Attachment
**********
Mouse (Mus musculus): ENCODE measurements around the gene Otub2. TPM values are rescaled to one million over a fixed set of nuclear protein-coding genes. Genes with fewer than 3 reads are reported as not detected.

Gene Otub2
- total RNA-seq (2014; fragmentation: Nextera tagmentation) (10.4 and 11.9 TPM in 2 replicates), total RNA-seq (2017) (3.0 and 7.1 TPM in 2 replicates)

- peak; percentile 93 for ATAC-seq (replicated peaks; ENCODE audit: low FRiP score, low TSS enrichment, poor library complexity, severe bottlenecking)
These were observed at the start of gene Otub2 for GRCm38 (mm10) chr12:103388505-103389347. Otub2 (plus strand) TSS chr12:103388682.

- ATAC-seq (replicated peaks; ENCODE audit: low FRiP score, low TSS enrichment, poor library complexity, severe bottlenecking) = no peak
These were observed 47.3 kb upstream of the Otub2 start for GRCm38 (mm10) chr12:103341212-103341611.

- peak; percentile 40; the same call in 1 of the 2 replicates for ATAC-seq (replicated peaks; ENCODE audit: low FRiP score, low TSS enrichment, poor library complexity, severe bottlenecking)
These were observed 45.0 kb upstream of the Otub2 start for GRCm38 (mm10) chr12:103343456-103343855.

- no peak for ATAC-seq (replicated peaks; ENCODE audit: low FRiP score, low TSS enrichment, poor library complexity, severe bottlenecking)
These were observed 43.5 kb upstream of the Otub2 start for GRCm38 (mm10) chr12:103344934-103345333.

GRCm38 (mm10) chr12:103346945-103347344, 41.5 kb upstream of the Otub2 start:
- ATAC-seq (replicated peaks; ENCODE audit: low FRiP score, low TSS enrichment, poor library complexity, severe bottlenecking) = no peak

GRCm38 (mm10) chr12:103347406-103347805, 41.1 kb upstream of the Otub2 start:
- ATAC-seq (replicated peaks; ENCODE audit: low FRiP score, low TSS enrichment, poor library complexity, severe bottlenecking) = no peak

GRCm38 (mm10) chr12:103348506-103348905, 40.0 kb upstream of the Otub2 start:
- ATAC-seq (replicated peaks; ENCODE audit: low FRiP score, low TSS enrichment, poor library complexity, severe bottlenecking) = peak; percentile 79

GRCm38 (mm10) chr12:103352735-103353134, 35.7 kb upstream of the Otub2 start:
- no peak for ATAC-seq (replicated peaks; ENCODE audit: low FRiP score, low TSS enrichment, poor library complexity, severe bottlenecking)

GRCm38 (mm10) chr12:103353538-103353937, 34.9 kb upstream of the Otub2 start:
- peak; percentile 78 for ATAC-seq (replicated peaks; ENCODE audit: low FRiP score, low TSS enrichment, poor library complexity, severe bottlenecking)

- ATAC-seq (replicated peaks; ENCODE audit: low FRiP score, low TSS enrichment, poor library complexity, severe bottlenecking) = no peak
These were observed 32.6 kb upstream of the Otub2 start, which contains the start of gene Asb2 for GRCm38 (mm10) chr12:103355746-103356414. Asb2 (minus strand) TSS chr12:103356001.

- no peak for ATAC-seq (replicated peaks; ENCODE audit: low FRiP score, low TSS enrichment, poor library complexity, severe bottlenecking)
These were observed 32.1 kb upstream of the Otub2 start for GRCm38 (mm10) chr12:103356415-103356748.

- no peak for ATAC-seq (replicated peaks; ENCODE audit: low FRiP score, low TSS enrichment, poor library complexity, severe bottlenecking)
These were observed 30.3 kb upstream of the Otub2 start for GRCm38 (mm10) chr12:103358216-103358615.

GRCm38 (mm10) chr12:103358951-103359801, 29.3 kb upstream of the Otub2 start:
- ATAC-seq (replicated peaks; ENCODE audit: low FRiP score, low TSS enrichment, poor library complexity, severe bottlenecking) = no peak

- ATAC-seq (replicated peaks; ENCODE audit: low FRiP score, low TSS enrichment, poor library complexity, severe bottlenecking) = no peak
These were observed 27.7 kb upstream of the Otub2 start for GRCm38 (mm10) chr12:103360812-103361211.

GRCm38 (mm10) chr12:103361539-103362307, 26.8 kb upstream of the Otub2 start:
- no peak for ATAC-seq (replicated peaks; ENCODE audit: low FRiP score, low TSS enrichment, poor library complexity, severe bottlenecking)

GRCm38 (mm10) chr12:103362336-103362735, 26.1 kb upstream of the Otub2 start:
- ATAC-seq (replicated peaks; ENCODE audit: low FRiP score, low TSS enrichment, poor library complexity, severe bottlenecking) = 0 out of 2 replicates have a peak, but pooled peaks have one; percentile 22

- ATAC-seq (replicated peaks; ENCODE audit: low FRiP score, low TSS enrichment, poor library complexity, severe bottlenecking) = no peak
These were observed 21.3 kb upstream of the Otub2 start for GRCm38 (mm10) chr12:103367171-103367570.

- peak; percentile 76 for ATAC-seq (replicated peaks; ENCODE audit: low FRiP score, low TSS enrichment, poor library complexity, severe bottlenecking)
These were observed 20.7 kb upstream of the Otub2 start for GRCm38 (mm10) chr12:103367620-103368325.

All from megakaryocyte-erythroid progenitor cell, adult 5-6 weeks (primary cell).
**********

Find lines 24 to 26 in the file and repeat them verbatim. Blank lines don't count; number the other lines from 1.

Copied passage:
- no peak for ATAC-seq (replicated peaks; ENCODE audit: low FRiP score, low TSS enrichment, poor library complexity, severe bottlenecking)
These were observed 32.1 kb upstream of the Otub2 start for GRCm38 (mm10) chr12:103356415-103356748.

- no peak for ATAC-seq (replicated peaks; ENCODE audit: low FRiP score, low TSS enrichment, poor library complexity, severe bottlenecking)